August 2, 2010

The UAE has decided to suspend Blackberry service in their country:

The Telecommunications Regulatory Authority has said that BlackBerry Messenger, BlackBerry E-mail and BlackBerry Web-browsing services in the UAE will be suspended as of October 11.

The suspension is a result of the failure of ongoing attempts, dating back to 2007, to bring BlackBerry services in the UAE in line with UAE telecommunications regulations.

To coincide with the announcement, the UAE's state news agency WAM has produced a detailed comparison of telecommunications regulation in the UAE, UK and US.

Both telecommunications operators, Etisalat and du,were informed of the decision earlier today. The notification was delivered with an instruction to ensure minimal consumer disruption in the provision of alternative services.

Initially, I glanced over the story and didn't think much about it. But then I saw this article at Ars Technica and realized there is more than meets the eye:

(O)ne of the selling points of the Blackberry—strong encryption between the hardware and RIM's e-mail servers in Canada—hasn't sat well with the UAE's security services. After previous attempts to subvert the encryption, the UAE has now decided to simply ban sales of the devices. Meanwhile Saudi Arabia is considering blocking the use of RIM's instant messaging service.

The problem, from the security service's perspective, is that the e-mails never spend any time where the UAE's security services can examine their contents. In what appeared to be an earlier attempt to get around this issue, Etisalat attempted to get RIM users on its network to install some software that simply took any e-mail that had been decrypted and forwarded it on to a server within the UAE. This effort was quickly discovered, however, and RIM washed its hands of the whole thing publicly.

Now, the UAE has apparently decided that if you can't subvert them, you might as well kill them. As of October, RIM devices will be cut off from Internet access when using carriers based in the UAE. The security services would apparently accept the company setting up a local proxy server for monitoring, but the user population is small enough that RIM may be comfortable walking away from that market instead. But there are some signs that the UAE isn't alone in this. A BBC report on the same topic mentioned that some Blackberry services would be banned by Saudi Arabia; both mentioned India being concerned with its inability to monitor traffic from the devices.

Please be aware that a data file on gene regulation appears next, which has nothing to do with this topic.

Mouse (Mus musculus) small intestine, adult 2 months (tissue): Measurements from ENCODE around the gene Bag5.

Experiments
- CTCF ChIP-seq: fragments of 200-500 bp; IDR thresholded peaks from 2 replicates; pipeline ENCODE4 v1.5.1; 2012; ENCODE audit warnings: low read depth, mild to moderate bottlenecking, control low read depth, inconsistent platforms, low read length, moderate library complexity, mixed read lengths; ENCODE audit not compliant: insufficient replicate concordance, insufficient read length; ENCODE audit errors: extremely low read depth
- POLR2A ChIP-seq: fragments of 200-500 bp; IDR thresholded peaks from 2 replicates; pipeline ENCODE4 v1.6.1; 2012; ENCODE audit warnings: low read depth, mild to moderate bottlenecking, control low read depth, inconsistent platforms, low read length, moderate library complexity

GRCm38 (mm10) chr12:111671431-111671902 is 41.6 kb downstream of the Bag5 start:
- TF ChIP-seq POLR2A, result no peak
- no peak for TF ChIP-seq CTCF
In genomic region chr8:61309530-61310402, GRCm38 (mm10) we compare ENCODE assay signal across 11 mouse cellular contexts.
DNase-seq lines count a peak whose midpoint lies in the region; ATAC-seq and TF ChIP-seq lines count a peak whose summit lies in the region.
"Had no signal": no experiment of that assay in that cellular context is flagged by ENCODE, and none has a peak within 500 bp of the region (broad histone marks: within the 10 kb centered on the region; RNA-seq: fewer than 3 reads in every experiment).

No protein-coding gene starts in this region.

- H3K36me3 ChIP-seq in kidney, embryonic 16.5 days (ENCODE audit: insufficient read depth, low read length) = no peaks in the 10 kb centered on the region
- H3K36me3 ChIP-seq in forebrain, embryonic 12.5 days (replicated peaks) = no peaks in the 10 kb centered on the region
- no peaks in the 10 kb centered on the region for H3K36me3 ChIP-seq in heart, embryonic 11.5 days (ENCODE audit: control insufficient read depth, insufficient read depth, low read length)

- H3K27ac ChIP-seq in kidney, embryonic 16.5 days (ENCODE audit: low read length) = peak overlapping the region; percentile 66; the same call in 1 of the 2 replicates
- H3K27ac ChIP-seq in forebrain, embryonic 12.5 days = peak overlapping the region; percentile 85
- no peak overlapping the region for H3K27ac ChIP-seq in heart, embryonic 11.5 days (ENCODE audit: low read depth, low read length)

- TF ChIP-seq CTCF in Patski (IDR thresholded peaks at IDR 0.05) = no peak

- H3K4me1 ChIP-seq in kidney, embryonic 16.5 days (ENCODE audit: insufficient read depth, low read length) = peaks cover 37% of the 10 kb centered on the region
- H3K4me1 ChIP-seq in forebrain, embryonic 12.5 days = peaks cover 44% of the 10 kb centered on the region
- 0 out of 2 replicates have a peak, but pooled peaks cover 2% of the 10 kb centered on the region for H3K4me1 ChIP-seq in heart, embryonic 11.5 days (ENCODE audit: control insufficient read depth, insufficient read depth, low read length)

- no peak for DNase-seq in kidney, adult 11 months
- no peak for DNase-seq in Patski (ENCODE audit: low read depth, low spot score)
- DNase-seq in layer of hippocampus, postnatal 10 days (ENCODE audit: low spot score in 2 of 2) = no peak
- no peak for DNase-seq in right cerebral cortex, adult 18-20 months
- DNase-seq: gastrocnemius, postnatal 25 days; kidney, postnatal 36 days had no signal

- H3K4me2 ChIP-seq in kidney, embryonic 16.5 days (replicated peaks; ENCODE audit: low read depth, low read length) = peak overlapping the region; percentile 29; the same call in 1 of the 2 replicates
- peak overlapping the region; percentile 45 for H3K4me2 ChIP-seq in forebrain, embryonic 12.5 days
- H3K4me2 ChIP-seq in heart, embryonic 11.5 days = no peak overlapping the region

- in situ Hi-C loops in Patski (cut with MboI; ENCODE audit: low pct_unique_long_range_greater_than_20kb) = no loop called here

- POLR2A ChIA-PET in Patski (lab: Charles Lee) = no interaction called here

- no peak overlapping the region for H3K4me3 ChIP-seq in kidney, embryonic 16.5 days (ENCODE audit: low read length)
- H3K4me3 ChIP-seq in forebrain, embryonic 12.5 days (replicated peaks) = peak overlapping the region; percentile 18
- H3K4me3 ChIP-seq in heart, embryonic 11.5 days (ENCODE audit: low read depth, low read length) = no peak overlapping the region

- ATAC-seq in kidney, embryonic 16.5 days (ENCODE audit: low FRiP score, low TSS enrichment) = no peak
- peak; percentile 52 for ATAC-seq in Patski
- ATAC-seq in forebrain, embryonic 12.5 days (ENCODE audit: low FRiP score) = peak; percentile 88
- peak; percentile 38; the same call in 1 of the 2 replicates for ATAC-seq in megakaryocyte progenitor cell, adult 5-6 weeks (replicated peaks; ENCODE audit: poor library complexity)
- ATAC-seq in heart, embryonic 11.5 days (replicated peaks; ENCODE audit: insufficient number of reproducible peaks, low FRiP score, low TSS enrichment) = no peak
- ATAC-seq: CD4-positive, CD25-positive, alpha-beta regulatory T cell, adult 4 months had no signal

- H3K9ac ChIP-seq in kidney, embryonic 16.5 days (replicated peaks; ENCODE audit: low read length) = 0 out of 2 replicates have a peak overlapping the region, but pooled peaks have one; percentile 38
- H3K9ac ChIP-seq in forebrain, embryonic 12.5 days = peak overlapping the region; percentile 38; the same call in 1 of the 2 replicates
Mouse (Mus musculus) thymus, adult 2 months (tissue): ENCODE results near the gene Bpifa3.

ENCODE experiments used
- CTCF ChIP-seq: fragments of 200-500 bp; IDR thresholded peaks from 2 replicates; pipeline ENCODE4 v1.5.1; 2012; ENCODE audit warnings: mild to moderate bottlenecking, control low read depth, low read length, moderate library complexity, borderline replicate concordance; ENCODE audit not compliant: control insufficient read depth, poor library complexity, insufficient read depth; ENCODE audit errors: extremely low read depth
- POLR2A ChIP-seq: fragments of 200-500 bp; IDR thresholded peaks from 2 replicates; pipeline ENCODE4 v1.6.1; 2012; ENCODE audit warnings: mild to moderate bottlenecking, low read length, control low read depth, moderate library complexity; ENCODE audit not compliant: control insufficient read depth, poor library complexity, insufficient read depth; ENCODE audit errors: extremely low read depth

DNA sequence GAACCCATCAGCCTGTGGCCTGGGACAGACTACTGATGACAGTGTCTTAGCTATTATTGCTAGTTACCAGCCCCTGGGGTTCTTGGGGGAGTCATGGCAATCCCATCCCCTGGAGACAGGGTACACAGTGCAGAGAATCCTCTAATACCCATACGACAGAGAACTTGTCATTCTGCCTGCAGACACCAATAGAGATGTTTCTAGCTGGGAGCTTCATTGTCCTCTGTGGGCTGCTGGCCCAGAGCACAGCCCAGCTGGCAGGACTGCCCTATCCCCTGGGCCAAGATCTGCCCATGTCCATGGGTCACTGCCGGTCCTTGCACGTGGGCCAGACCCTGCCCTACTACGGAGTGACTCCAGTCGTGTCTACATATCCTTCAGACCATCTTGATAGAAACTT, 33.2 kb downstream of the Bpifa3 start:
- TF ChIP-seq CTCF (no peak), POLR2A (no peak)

So because the UAE could not install spyware on the cellphones as they had hoped, they simply banned the phones. The plot thickens. It should also be assumed that other phones available at UAE have not had this problem. But that wasn't the only thing that struck me. I remember a conversation I had with some other bloggers at the time that when Obama was stubbornly refusing to give up his BlackBerry and I remembered the acronym RIM. I did a quick search through my inbox and found this link:

On February 9, 2006, the US Department of Defense (DOD) filed a brief stating that an injunction shutting down the BlackBerry service while excluding government users was unworkable. The DOD also stated that the BlackBerry was crucial for national security given the large number of government users.

National security? Encrypted spyware? We know that telecom companies acceded to demands by the Bush/Cheney administration to wiretap Americans land lines without a warrant. Could RIM have made a similar agreement with the DOD, but not with the government of UAE? After all, when he was elected in 2007, Sarkozy banned the use of BlackBerrys for his cabinet for security reasons, citing the fact that the servers reside in the UK and US.

Défense Nationale (SGDN), the French security agency, says the BlackBerry is "a problem of data security." The French Cabinet and staffs have been barred from using the popular handheld.

The Financial Times says the French foreign service got rid of its BlackBerries some time ago, but that other ministries had ignored guidance and were still using them.

French paper Le Monde reportedly was quite explicit regarding who might be seeking to spy on the secrets of France, pointing the finger firmly at the USA's National Security Agency interception spookshop. There was no mention of the UK's Secret Intelligence Service (SIS, aka MI6) or Government Communication Headquarters (GCHQ), but one can be sure they too have figured in the SGDN's decision.

Obviously, it's virtually impossible to confirm anything when we start getting into the arena of spyware and foreign governments, but I'd say there's enough fragments there to say that this is not simply a case of the UAE not finding the Blackberry technology up to its standards.

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